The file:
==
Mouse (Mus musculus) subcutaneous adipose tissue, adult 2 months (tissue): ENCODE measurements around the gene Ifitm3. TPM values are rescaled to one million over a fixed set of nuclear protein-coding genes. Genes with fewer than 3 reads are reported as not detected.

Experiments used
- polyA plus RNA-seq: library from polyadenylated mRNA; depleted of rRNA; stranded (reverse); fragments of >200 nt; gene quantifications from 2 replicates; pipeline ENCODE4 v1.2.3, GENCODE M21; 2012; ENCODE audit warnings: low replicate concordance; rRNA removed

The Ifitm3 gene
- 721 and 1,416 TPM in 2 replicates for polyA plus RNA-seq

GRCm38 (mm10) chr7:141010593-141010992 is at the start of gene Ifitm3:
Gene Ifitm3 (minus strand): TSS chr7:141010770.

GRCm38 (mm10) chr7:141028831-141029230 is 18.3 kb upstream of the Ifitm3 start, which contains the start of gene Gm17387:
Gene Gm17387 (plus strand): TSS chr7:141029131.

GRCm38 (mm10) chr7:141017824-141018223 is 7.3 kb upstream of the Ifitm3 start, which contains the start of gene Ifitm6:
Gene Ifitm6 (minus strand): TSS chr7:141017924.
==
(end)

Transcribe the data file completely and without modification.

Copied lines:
Mouse (Mus musculus) subcutaneous adipose tissue, adult 2 months (tissue): ENCODE measurements around the gene Ifitm3. TPM values are rescaled to one million over a fixed set of nuclear protein-coding genes. Genes with fewer than 3 reads are reported as not detected.

Experiments used
- polyA plus RNA-seq: library from polyadenylated mRNA; depleted of rRNA; stranded (reverse); fragments of >200 nt; gene quantifications from 2 replicates; pipeline ENCODE4 v1.2.3, GENCODE M21; 2012; ENCODE audit warnings: low replicate concordance; rRNA removed

The Ifitm3 gene
- 721 and 1,416 TPM in 2 replicates for polyA plus RNA-seq

GRCm38 (mm10) chr7:141010593-141010992 is at the start of gene Ifitm3:
Gene Ifitm3 (minus strand): TSS chr7:141010770.

GRCm38 (mm10) chr7:141028831-141029230 is 18.3 kb upstream of the Ifitm3 start, which contains the start of gene Gm17387:
Gene Gm17387 (plus strand): TSS chr7:141029131.

GRCm38 (mm10) chr7:141017824-141018223 is 7.3 kb upstream of the Ifitm3 start, which contains the start of gene Ifitm6:
Gene Ifitm6 (minus strand): TSS chr7:141017924.